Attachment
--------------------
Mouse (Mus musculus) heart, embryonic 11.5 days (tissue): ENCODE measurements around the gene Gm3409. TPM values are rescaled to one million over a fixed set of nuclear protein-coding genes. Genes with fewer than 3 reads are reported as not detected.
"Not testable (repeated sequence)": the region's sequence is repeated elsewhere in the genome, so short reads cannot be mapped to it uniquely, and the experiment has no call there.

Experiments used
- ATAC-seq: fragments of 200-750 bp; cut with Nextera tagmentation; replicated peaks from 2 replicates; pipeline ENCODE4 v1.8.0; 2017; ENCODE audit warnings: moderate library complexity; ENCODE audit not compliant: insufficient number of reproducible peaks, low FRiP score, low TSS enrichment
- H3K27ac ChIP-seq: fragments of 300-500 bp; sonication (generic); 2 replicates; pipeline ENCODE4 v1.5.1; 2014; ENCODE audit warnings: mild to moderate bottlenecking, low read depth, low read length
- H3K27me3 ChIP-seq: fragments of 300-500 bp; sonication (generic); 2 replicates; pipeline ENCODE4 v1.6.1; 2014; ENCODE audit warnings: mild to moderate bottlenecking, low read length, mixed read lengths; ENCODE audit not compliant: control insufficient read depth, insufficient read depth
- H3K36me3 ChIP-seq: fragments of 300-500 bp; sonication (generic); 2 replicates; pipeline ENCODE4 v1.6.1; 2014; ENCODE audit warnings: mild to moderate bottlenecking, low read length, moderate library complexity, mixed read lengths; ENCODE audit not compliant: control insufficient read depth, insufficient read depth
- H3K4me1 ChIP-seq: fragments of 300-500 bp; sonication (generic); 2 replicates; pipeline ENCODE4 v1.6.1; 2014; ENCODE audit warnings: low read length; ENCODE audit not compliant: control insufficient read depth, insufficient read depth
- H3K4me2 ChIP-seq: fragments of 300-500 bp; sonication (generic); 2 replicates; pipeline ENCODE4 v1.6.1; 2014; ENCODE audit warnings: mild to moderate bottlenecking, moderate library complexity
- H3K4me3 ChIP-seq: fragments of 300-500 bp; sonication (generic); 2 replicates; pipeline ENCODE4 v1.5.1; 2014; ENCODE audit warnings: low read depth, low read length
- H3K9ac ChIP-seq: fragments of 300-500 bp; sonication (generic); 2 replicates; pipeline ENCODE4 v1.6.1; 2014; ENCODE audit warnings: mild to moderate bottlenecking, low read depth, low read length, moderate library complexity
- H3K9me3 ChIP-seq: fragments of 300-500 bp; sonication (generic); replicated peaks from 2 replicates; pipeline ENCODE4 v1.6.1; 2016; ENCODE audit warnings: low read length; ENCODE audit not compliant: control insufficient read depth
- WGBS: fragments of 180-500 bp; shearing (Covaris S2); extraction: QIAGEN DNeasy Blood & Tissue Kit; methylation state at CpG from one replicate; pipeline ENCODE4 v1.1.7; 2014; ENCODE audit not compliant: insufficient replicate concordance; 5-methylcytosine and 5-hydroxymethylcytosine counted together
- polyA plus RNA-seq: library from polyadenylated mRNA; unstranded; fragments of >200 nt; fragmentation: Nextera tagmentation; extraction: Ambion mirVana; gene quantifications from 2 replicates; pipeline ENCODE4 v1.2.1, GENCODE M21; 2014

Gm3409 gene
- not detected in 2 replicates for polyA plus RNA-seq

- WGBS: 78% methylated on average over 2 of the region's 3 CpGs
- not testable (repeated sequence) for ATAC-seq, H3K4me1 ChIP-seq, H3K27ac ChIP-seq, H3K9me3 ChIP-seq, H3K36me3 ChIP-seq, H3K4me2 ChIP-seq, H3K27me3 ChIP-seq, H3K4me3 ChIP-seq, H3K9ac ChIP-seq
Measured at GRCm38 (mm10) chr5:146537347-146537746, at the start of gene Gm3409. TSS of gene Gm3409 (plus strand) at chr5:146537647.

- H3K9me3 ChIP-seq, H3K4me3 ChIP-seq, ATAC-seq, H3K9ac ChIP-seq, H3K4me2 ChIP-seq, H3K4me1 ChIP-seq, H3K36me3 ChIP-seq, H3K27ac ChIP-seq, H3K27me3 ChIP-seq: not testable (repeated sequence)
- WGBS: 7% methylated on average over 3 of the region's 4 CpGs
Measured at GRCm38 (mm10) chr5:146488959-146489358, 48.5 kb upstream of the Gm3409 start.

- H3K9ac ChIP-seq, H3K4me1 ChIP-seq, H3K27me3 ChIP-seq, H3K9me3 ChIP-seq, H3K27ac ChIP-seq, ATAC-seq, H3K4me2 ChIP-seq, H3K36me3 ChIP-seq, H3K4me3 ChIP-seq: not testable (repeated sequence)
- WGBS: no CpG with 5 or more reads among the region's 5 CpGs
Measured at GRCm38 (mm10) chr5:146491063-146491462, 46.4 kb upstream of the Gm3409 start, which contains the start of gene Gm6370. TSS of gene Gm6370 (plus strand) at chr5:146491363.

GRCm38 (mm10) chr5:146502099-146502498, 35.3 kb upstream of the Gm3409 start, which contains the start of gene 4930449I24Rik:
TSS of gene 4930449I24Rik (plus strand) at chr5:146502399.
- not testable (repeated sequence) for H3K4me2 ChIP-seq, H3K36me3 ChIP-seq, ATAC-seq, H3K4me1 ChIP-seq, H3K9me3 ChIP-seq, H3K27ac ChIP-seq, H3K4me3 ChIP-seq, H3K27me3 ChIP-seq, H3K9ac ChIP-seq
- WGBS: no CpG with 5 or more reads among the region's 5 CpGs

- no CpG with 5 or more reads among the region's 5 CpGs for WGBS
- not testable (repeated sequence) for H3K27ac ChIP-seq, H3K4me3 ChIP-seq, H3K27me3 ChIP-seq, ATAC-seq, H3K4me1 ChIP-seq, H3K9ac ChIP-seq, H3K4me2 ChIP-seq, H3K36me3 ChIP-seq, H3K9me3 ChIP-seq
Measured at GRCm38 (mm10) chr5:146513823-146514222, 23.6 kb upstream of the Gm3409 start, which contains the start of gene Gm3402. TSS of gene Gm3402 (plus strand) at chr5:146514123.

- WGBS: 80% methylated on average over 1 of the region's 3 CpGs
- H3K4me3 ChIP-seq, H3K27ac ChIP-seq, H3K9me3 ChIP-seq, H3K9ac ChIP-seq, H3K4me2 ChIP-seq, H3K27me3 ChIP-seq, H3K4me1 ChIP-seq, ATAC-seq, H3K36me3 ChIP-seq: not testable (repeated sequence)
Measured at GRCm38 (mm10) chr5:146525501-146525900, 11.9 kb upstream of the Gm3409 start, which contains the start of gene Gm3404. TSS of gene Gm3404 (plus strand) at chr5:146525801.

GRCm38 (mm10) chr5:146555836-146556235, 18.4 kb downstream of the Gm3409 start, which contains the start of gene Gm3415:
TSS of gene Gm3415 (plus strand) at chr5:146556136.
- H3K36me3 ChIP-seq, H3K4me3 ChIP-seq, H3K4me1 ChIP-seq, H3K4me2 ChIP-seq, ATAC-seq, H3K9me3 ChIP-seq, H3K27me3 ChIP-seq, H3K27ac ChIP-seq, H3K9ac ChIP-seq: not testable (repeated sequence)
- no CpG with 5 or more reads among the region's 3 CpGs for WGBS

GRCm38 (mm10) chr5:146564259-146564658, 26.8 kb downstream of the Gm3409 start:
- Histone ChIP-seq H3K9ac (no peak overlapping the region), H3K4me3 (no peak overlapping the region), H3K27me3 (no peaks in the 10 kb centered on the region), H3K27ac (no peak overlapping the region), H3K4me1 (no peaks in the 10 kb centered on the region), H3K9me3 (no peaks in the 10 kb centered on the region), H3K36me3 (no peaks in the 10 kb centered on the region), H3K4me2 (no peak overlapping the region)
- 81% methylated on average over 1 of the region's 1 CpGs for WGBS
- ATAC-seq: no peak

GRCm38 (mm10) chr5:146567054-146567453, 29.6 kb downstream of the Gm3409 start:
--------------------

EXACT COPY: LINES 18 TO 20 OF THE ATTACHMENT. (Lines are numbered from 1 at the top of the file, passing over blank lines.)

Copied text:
- not testable (repeated sequence) for ATAC-seq, H3K4me1 ChIP-seq, H3K27ac ChIP-seq, H3K9me3 ChIP-seq, H3K36me3 ChIP-seq, H3K4me2 ChIP-seq, H3K27me3 ChIP-seq, H3K4me3 ChIP-seq, H3K9ac ChIP-seq
Measured at GRCm38 (mm10) chr5:146537347-146537746, at the start of gene Gm3409. TSS of gene Gm3409 (plus strand) at chr5:146537647.

- H3K9me3 ChIP-seq, H3K4me3 ChIP-seq, ATAC-seq, H3K9ac ChIP-seq, H3K4me2 ChIP-seq, H3K4me1 ChIP-seq, H3K36me3 ChIP-seq, H3K27ac ChIP-seq, H3K27me3 ChIP-seq: not testable (repeated sequence)